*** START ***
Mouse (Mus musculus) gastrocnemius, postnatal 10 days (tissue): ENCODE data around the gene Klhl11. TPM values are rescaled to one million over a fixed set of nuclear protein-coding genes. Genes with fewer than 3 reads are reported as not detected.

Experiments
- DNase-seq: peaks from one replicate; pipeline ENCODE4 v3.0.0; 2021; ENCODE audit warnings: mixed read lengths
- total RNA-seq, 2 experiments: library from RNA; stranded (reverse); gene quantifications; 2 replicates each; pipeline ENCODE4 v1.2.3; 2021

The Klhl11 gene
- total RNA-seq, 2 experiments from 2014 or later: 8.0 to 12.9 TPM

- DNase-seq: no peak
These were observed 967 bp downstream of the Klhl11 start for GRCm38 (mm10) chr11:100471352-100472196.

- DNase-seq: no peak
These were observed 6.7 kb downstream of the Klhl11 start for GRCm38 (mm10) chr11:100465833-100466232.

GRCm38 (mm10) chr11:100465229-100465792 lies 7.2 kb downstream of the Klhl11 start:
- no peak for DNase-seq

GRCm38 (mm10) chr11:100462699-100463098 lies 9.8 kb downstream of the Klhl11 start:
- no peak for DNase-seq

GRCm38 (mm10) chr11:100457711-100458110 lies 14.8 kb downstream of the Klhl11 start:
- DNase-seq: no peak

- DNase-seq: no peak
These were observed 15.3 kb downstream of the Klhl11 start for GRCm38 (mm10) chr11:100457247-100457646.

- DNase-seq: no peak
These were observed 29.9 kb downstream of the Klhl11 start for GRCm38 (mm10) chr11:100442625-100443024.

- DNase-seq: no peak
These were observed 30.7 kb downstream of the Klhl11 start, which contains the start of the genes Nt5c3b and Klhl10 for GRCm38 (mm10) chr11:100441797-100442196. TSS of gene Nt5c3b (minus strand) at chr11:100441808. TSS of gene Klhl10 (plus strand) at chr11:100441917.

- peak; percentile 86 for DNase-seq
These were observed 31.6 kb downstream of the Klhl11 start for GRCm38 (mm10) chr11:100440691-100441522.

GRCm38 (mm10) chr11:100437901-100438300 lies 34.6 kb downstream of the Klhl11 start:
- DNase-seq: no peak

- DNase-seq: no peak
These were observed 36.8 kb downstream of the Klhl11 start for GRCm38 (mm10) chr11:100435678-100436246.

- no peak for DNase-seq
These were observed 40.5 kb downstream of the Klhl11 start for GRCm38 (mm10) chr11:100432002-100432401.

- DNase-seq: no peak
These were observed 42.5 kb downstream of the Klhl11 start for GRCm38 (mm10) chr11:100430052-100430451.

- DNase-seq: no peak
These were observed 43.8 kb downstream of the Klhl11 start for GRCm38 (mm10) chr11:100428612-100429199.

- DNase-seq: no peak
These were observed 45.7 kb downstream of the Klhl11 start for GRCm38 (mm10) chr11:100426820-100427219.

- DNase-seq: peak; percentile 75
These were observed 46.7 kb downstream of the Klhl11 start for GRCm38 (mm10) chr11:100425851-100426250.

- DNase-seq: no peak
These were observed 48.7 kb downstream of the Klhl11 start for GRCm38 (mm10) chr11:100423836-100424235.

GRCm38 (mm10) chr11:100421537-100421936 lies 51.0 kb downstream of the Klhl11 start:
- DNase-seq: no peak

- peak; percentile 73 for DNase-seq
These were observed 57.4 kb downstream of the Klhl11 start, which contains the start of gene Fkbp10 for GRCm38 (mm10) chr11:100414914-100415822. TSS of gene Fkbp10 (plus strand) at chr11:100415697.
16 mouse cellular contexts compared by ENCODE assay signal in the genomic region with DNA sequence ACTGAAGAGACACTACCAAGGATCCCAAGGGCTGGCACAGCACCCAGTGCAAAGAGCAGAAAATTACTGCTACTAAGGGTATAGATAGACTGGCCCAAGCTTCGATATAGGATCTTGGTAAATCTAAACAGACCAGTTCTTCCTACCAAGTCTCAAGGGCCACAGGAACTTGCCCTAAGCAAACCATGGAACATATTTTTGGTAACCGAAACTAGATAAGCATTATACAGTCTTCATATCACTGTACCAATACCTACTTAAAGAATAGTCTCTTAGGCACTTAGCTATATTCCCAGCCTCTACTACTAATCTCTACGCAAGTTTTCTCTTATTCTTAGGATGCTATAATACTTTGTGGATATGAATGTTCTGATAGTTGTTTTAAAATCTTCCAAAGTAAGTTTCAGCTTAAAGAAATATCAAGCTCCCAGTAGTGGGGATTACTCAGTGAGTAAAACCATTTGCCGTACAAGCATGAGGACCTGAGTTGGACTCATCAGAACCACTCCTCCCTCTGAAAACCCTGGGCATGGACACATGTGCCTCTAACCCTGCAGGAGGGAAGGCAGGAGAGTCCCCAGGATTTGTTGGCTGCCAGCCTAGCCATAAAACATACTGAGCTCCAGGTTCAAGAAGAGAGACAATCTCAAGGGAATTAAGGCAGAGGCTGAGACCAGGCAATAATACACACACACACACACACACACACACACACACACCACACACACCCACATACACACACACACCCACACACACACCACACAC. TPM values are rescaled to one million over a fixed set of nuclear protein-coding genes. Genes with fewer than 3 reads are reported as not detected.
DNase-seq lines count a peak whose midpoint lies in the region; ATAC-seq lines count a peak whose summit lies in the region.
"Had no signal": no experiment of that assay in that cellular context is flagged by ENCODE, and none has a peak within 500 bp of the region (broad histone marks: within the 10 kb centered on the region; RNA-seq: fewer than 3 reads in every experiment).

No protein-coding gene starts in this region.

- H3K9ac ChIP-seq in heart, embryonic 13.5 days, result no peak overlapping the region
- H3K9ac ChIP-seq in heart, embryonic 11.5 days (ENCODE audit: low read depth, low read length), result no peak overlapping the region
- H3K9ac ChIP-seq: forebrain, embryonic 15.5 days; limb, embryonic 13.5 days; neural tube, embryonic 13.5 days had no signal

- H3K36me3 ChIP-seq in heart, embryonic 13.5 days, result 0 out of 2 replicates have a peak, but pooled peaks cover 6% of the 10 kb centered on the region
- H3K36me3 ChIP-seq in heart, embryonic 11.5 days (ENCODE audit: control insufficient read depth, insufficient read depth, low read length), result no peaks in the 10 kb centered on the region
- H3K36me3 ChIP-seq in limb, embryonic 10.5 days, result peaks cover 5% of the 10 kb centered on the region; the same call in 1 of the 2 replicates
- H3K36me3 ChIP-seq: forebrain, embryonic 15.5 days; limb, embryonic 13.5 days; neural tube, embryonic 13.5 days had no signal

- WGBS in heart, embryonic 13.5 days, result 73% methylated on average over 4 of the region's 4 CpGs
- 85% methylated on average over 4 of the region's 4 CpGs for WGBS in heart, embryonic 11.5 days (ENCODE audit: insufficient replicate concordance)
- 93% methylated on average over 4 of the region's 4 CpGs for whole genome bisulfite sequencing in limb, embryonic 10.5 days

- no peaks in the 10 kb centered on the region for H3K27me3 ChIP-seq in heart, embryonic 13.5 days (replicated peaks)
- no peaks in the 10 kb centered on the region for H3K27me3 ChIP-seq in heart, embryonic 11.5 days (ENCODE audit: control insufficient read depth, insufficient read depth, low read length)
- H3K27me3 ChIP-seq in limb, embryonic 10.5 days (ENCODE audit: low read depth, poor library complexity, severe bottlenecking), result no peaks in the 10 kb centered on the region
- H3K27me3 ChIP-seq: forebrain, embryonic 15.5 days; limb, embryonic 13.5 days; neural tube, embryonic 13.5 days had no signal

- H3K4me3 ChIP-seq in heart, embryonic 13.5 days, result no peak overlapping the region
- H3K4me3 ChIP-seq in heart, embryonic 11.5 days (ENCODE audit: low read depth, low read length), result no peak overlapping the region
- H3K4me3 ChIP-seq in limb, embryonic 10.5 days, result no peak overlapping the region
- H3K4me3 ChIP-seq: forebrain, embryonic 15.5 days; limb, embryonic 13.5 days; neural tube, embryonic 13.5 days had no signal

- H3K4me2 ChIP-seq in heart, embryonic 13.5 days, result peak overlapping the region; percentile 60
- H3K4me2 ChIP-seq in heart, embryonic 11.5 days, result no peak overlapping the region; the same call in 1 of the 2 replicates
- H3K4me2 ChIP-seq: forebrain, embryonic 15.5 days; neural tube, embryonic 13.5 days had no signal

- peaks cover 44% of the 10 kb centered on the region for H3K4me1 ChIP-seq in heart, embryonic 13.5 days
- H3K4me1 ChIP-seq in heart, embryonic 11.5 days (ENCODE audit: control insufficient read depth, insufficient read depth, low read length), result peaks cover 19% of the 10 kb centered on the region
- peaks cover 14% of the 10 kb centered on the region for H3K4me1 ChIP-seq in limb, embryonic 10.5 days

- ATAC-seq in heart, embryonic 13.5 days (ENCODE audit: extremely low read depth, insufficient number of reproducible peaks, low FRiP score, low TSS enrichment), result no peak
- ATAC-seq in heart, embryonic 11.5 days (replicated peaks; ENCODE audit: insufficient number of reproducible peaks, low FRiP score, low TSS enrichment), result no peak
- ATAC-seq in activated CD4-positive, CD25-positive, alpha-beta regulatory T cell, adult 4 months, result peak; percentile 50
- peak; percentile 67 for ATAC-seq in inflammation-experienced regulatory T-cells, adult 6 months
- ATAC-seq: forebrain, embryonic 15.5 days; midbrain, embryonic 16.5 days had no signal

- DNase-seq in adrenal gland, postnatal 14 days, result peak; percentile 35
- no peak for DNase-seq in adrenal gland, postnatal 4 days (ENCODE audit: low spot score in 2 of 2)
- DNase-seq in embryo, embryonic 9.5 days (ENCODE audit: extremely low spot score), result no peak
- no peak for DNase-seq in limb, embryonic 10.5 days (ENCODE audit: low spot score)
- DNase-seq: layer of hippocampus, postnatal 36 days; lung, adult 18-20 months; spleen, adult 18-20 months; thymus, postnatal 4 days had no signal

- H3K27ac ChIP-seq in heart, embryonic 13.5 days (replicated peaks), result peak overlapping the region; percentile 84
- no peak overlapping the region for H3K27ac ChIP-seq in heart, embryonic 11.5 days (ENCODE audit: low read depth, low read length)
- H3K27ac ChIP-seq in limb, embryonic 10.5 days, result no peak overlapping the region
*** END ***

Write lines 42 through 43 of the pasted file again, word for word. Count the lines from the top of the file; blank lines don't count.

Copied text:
- DNase-seq: no peak

- peak; percentile 73 for DNase-seq